This comes after the National Union of Metal Workers of South Africa (NUMSA) and non-governmental organisation Transform RSA's decision to approach the High Court in Pretoria on Monday night seeking an urgent court application to block Eskom from concluding the 27 renewable energy projects, which include power purchase agreements - pending the finalisation of the case.
In what came as a relief to the renewable energy industry last week, energy minister Jeff Radebe announced the long-awaited 27 renewable energy independent power producer (IPP) projects will finally be signed on Tuesday.
The Ramaphosa government however announced that it will proceed with the signing as well as the other renewable projects and the Eskom cap would not apply.
Radebe however dismissed the interdict claim by Numsa saying, "after arguments were concluded, the court refused to grant an interim interdict against Eskom or the minister but instead postponed the matter to March 27".More news: Sarah Drew From 'Grey's Anatomy' to 'Cagney & Lacey'
Numsa said, as the recognised trade union at Eskom, it wants to be given an opportunity to engage Eskom, Radebe and the National Energy Regulator of SA on the implications that the IPPs will bring to its members and their families. "The reports in the media that an interdict was granted are therefore not true", the minister explained.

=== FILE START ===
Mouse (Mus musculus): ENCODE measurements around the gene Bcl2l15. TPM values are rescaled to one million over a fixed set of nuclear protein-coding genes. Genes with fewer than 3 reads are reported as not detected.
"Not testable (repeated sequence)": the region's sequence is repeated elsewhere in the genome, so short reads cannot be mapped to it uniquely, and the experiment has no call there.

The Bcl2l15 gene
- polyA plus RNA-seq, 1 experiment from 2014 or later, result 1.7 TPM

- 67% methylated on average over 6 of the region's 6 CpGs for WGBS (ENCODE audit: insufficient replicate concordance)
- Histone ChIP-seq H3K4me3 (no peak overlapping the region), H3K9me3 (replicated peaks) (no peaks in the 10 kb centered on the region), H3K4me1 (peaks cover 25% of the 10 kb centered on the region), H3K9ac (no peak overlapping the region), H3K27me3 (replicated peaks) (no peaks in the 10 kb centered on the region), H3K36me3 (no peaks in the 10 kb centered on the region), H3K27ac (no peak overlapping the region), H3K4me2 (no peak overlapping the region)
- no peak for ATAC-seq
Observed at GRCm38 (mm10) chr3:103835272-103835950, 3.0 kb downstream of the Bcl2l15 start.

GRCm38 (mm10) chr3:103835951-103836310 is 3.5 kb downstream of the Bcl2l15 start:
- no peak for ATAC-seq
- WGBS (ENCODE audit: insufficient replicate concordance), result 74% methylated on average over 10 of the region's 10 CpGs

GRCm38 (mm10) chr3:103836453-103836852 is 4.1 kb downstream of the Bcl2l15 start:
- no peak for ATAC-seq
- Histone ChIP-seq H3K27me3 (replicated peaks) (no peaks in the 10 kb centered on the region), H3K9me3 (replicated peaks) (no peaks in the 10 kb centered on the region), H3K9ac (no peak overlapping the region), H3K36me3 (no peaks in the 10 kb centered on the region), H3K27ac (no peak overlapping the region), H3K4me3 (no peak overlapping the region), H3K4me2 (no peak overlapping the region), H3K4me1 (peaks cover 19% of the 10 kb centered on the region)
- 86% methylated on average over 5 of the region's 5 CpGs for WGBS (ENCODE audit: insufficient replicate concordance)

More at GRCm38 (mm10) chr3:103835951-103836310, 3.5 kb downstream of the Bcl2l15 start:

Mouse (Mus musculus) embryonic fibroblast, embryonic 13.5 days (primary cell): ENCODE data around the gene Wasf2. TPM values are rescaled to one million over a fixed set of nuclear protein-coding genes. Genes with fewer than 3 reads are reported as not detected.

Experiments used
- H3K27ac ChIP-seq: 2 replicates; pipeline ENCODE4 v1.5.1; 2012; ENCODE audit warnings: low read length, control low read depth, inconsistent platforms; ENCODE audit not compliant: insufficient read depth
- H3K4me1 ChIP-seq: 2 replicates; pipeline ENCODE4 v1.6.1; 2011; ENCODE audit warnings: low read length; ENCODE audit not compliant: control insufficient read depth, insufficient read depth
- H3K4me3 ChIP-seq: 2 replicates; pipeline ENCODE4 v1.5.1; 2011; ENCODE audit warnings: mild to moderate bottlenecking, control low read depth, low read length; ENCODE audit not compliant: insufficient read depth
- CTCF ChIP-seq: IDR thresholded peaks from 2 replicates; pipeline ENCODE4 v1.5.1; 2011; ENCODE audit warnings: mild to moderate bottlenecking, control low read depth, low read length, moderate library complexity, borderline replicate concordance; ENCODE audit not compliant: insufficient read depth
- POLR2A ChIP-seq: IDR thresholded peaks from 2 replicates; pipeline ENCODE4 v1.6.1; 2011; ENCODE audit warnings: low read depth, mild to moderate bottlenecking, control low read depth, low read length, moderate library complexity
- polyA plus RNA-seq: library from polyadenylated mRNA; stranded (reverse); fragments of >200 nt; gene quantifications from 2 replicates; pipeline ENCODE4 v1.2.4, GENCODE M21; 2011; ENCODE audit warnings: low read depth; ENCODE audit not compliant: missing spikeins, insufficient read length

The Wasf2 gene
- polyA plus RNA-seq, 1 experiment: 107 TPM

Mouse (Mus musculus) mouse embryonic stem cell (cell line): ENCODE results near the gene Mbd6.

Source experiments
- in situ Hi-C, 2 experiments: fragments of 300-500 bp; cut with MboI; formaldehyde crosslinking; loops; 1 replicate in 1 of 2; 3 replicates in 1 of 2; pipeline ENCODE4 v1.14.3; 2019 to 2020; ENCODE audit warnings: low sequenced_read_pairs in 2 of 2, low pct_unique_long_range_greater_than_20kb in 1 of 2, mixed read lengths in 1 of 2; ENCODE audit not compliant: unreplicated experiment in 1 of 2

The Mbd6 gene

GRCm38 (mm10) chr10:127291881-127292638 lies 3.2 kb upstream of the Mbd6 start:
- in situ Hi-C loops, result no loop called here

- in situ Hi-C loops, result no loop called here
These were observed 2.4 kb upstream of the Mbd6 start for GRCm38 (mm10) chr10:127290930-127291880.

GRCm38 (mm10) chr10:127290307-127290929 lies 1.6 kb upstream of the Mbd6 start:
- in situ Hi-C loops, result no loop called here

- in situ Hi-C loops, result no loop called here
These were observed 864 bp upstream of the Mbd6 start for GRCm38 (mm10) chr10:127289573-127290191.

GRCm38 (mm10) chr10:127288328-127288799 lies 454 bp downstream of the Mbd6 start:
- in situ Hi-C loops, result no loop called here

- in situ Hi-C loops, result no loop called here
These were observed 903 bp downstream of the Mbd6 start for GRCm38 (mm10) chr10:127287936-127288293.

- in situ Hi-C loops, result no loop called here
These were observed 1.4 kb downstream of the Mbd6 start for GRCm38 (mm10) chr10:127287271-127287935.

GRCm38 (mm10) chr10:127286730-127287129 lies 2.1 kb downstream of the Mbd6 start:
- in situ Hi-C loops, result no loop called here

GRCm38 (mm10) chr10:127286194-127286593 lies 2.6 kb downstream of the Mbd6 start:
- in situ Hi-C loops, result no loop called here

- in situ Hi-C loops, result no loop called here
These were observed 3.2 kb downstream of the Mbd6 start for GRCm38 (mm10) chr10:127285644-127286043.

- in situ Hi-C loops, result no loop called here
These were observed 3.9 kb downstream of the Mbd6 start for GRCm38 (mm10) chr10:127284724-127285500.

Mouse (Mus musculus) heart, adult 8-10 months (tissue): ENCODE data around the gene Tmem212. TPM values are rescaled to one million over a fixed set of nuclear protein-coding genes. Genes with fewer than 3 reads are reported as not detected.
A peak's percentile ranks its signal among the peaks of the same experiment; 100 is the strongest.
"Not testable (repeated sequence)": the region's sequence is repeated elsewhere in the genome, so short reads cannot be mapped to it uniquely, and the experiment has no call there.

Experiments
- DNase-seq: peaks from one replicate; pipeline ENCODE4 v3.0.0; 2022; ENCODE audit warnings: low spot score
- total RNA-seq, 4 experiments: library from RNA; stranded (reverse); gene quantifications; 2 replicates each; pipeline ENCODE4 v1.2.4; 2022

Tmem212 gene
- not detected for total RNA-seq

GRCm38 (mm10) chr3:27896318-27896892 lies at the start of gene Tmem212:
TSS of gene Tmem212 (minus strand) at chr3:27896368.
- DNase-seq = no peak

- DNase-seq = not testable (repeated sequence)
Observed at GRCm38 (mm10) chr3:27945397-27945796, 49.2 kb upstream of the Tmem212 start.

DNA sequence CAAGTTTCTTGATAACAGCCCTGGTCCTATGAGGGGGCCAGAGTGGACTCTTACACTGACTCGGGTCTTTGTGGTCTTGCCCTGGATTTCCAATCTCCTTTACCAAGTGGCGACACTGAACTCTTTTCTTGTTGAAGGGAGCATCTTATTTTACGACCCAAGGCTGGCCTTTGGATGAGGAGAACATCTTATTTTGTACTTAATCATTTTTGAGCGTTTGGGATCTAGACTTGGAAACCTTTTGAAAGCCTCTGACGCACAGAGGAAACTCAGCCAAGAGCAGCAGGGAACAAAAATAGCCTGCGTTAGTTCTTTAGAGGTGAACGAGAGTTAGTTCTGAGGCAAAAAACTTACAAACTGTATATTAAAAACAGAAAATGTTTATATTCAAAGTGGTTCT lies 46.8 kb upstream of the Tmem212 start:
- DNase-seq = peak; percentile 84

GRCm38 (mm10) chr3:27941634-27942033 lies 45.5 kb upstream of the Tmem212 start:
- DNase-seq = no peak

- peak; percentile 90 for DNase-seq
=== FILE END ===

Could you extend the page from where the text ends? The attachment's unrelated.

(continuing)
"Numsa believes that the signing of these contracts would be detrimental for the working class of Mpumalanga and the country as a whole", the union said in an emailed statement, referring to a coal-rich province that has many power plants. In his response, Radebe said nothing prevented Eskom and IPPs from signing the agreements.
He said that coal is a dying industry that is constantly facing challenges and bleeding jobs.
Eskom is to close several coal-fired power stations that will result in thousands of job losses, but this was in no way linked to the utility signing agreements to buy electricity from independent power producers, the Department of Energy has said.More news: Mississippi State headed to NIT
"The IPP roll out will raise the cost of electricity dramatically, because IPPs cost much more than coal-fired electricity".
South Africa can not fight the move towards renewable power, energy expert Chris Yelland said on Tuesday. "The combination of all these factors will have dire consequences for the working class and the poor".
NUMSA is not only trying to prevent the inevitable, but they are also trying to keep South Africa in bondage to expensive and polluting means of generating power.More news: March Madness odds 2018: Wednesday First Four betting lines and trends
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